Actor. Born Roderick Andrew Anthony Jude McDowall at Herne Hall, London, the son of a merchant marine and an amateur actress. His mother enrolled him in elocution lessons at five and by age ten he had made his uncredited film debut in 1938's ‘Scruffy,' then appeared in six more films that same year including ‘Murder in the Family.' He and his family evacuated to the United States during the Battle of Britain and he appeared in another dozen movies before landing a breakout role in 1941's ‘How Green Was My Valley." He became the quintessential child star, appearing in fourteen more films before his twentieth birthday including such classics as ‘My Friend Flicka,' ‘Lassie Come Home,' ‘Thunderhead, Son of Flicka,' and ‘Kidnapped.' McDowall left Hollywood for most of the 1950s, taking instead roles in television and on stage. He appeared on Broadway in ten separate productions including ‘No Time for Sergeants,' ‘The Fighting Cock' for which he won a Tony Award for his performance, and ‘Camelot' in which he originated the role of Mordred. He played the critically lauded role of Octavius opposite his friend, Elizabeth Taylor in 1963's film juggernaught ‘Cleopatra.' One of the relatively few child actors to have a successful adult career, he seemed to find a niche in interesting character roles; perhaps most notably in the ‘Planet of the Apes' series of films from 1968-1973 in which he played the chimpanzee, Cornelius. He remained in heavy makeup through 1974 when the ‘Planet of the Apes' became a short lived television series. His later career was largely in television or as a voice artist. He appeared or was heard in numerous series such as ‘Wonder Woman,' ‘Hart to Hart,' ‘Faerie Tale Theatre,' ‘Fantasy Island,' and ‘Batman,' and in animated features such as ‘The Return of the King' in which he played Samwise Gamgee, ‘The Wind in the Willows,' ‘Jungle Book 2: Mowgli and Baloo,' and ‘A Bug's Life.' Although he still accepted guest roles on film and stage into the 1990s, he became far more involved with a behind the scenes role, serving on the executive boards of the Screen Actors Guild and the Academy of Motion Picture Arts and Sciences. He also worked with the National Film Preservation Board. In 1998, he was elected president of the Academy Foundation. An avid photographer, McDowall also published five books of photography including ‘Double Exposure,' which featured portraits of his friends of which he had many. McDowall was a Hollywood rarity in that he appears to have made no enemies during his lifetime. He was famed for his kindness, generosity, and loyalty. His announcement that he had terminal cancer stunned the film community, and many paid final visits to his Studio City home. A few days prior his death, the Academy of Motion Picture Arts and Sciences named its photo archive after him. He has a star on the Hollywood Walk of Fame at 6632 Hollywood Blvd.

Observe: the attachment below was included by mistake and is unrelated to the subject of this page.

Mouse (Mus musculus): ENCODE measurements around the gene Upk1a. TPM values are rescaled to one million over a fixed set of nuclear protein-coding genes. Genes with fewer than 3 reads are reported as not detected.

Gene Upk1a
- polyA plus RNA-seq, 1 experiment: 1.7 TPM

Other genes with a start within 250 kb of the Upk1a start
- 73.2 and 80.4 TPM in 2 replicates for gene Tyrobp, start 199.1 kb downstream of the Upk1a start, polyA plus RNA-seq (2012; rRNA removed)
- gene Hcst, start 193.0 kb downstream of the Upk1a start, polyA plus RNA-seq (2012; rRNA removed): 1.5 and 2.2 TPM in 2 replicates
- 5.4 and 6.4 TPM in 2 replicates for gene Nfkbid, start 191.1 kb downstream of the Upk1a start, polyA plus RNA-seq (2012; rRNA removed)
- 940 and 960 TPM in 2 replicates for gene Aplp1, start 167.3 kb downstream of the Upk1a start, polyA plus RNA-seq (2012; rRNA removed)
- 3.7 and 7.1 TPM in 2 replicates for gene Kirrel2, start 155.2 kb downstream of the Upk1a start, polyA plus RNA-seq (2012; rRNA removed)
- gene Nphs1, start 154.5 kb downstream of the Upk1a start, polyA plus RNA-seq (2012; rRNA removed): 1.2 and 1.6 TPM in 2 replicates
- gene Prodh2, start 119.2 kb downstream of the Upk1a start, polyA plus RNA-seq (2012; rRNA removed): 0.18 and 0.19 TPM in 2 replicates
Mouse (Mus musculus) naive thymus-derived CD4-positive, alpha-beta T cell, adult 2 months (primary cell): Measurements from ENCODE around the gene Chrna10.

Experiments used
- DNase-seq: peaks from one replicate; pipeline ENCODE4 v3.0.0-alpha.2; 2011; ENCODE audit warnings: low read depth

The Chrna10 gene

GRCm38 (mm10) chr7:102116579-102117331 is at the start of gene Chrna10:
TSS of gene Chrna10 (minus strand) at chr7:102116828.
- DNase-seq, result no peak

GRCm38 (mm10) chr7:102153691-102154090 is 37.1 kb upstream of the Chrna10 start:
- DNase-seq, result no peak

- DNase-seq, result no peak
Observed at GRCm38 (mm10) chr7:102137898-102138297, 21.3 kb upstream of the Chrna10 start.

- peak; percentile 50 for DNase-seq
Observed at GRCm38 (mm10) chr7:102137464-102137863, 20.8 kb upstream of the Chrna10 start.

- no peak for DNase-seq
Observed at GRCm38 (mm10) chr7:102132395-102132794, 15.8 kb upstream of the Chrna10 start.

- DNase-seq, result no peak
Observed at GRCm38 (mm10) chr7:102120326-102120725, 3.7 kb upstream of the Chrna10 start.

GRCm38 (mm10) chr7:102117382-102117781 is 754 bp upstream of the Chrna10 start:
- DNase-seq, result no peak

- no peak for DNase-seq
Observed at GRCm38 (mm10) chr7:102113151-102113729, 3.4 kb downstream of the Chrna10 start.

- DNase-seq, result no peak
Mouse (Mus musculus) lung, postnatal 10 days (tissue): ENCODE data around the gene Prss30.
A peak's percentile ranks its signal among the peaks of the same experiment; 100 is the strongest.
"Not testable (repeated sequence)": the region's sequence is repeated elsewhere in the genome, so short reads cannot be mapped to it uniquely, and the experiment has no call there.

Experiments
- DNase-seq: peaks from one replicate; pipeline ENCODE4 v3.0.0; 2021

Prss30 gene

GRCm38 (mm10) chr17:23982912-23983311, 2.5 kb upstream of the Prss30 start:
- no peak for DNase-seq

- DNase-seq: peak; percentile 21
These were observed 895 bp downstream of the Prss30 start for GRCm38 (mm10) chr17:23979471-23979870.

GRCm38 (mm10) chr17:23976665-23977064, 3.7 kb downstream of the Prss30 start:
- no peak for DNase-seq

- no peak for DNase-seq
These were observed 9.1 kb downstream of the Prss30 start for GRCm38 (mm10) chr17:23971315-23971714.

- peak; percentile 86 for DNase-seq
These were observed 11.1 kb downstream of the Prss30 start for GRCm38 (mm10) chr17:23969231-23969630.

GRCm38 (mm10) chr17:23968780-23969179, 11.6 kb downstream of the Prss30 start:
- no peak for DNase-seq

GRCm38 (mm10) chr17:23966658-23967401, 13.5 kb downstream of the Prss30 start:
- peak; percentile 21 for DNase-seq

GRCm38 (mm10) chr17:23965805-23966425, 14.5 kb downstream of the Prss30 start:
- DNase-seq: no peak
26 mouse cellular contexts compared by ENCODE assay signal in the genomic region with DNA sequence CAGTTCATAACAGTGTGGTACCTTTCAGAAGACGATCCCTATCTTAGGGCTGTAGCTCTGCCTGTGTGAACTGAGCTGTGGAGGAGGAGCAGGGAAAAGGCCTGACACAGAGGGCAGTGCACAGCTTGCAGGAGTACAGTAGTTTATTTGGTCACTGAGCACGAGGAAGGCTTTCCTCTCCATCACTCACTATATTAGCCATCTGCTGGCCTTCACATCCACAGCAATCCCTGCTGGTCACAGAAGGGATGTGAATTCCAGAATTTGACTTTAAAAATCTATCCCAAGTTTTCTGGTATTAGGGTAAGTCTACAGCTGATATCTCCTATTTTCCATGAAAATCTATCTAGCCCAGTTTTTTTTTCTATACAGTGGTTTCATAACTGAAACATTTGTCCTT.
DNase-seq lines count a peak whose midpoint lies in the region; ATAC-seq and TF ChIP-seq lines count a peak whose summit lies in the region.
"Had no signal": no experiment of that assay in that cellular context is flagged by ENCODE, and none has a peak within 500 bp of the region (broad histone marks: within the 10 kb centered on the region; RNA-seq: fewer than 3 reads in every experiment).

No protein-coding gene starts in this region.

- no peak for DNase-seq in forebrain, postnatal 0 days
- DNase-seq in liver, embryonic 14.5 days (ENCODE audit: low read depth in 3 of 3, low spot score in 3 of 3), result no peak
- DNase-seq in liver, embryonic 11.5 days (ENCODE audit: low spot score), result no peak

Bio by: Iola